From Benjamin Franklin To Tesla Motors
When we flip on a switch, we get electricity instantly and our lights turn on almost like magic but behind this everyday convenience of life is a rich and varied history. It has been a journey of almost 270 years and counting every since electricity was discovered by Benjamin Franklin to the modern inventions we have today from electric cars zooming around to computers being charged by light (Li-Fi technology)!
We are happy to take you through a brief history of electricity, covering the key events you need to know to fully appreciate the one commodity we can’t live without!
The Discovery Of Electricity By Benjamin Franklin
In 1752, Benjamin Franklin ran his famous kite experiment that sparked the discovery of electricity. As a prominent American scientist and one of America’s founding fathers, Franklin tied a key to a kite string during a thunderstorm and proved that static electricity and lightning were one and the same thing. Following this historic result, people were eager to try to harness the power of electricity for the primary goal of lighting their homes in a cheap and safe way instead of oil and gas lamps which were flammable and dangerous.
The World’s First Current & Electric Motor By Faraday
Fast forward to 1831, Michael Farady realized that an electric current could be produced by passing a magnet through a copper wire. This amazing discovery formed the bedrock of today’s electricity and how we generate it, through magnets and coils of copper wires in big power plants. Because of this principle, both the electric motor (where electricity is converted into motion) and the generator (where motion is converted into electricity) were born.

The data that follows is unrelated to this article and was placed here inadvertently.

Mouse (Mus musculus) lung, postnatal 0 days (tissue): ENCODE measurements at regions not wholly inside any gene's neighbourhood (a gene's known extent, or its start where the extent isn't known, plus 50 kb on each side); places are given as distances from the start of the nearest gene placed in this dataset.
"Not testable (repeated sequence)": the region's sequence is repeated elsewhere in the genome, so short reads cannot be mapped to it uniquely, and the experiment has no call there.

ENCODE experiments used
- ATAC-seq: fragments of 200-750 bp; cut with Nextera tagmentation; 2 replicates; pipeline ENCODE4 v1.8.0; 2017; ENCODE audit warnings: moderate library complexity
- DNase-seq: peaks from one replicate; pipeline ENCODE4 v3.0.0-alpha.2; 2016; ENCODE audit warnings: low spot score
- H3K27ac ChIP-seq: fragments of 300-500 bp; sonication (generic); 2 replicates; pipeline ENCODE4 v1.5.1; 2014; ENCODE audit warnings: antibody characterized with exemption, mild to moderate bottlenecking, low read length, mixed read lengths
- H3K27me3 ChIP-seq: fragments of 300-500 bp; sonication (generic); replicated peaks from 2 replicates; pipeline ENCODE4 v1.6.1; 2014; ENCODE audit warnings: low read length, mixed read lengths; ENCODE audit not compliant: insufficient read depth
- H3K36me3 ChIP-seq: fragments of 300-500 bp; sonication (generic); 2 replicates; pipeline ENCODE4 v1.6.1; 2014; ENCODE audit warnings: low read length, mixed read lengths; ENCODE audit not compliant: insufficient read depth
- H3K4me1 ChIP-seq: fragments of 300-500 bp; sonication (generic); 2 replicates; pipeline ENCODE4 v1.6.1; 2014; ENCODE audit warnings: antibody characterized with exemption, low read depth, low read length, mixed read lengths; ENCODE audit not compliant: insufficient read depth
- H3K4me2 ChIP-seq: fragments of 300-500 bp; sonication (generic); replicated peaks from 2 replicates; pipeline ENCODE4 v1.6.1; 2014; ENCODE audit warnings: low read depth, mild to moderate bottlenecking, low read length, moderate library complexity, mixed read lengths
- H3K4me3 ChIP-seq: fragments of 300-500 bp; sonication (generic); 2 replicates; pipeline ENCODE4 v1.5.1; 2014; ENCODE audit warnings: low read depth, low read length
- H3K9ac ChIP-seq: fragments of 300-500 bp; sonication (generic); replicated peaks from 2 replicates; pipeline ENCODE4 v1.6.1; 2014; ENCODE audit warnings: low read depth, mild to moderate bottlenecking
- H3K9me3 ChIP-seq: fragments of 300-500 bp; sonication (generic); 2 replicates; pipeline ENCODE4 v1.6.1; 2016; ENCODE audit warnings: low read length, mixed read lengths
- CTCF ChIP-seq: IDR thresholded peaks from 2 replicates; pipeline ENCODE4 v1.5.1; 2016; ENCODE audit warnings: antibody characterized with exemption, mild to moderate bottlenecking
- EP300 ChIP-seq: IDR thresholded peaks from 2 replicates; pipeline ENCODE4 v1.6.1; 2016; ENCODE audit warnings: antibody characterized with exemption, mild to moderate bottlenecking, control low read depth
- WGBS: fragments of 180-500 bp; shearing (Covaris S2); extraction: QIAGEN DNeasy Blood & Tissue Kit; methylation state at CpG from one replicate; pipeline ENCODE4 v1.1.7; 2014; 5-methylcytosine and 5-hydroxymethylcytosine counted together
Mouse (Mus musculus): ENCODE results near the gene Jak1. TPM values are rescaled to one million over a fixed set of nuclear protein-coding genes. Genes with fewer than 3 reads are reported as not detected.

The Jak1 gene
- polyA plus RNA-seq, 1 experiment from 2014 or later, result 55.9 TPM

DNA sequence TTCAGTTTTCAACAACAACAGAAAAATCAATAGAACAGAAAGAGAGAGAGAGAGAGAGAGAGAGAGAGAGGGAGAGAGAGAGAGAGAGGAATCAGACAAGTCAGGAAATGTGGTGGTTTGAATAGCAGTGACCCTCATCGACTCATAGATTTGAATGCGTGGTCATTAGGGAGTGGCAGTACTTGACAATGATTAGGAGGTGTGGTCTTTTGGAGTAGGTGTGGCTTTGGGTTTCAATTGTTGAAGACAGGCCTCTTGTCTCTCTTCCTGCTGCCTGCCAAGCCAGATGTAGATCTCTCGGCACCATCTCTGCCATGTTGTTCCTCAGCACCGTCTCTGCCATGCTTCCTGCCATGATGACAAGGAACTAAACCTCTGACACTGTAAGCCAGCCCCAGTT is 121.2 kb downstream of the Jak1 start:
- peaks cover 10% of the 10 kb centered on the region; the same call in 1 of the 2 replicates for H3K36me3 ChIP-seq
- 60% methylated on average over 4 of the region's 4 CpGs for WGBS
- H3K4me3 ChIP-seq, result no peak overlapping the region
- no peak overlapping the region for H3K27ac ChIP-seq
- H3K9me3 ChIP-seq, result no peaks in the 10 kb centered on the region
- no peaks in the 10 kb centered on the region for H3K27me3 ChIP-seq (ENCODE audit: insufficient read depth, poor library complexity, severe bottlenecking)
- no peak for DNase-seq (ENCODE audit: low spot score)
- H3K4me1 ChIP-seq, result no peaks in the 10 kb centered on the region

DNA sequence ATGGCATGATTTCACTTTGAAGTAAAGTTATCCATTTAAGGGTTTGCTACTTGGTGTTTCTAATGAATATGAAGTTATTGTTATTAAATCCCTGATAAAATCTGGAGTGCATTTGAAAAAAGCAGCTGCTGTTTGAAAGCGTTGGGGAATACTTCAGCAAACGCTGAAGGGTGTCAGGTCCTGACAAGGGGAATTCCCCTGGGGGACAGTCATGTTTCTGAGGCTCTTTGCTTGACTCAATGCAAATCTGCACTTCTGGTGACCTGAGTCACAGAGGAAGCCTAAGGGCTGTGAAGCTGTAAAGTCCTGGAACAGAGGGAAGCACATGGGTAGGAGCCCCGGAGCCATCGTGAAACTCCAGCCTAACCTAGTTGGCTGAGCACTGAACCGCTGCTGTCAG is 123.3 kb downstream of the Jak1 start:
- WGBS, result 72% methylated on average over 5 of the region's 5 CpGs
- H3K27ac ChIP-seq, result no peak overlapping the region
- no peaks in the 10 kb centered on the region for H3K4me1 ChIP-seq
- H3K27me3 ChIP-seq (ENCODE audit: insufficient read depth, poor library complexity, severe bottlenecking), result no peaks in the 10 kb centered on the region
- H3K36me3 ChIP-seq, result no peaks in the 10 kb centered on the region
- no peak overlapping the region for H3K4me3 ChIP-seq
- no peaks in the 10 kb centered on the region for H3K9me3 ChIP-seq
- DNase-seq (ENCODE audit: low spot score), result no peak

Thomas Edison: The Invention Of The Light Bulb
As one of the greatest inventors who ever lived, Thomas Edison began working on electricity and brought to life in 1879 the world’s first incandescent electric light bulb (the yellow warm light) that till today is still being used. As a result of this invention, the entire gas lighting industry was made obsolete and Edison began to create his own company to manufacture and distribute his light bulb invention to every corner of America.
The World’s First Modern Power Grid
While electricity could be generated and transported, it had to be used the moment it was consumed as storage (even till this day) is very costly and has limited utility. Samuel Insull saw an opportunity in the early 1900s to bring together mass efficiencies in production and consumption. He consolidated all the smaller generators and chose to generate electricity by bigger and more efficient generators manufactured by General Electric.
As he began to grow his customer base, Samuel began to create new electricity pricing plans to meet the growing demands of his customers. One such scheme was a peak demand scheme, where customers that required a lot of electricity in a short amount of time had to pay a fixed fee in addition to the typical usage charge.
The Shift To Alternative & Renewable Energies
As the decades continued to roll by, most of the electricity generation was done using fossil fuels, from coal to fuel oil. However, with these traditional methods of electricity generation came an increase in carbon footprint and the emission of greenhouse gases. The world began to focus on renewable energy such as wind power and hydropower. Both of which were in use since the early 1900s but it was only in the early 1930s with the construction of the Hoover Dam when hydropower really took flight and in the 1950s for wind power, once the first utility-grid connected wind turbine became a reality.
Tesla Motors – Electric Cars & Batteries
As we move towards 2020 with new breakthroughs happening every year, electricity is being harnessed in ways few could have imagined. Take Tesla, for example, the company has revolutionized the way we drive by inventing their electric car series which boast long travel distances, a smooth and quiet ride as well as free electricity recharge at any one of their charging stations!
In addition, Tesla is also beginning to make electricity storage feasible and cost-effective for the average family home. With their Powerwall series, families can store electricity and power from the grid that can be used later during power outages to help keep the lights, the air conditioner running and the fridge cool.
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